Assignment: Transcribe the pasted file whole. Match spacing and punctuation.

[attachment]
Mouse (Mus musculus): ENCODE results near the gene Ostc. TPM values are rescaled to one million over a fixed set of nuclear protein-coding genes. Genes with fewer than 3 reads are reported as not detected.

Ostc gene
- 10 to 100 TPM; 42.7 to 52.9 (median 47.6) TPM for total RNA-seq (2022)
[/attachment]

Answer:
Mouse (Mus musculus): ENCODE results near the gene Ostc. TPM values are rescaled to one million over a fixed set of nuclear protein-coding genes. Genes with fewer than 3 reads are reported as not detected.

Ostc gene
- 10 to 100 TPM; 42.7 to 52.9 (median 47.6) TPM for total RNA-seq (2022)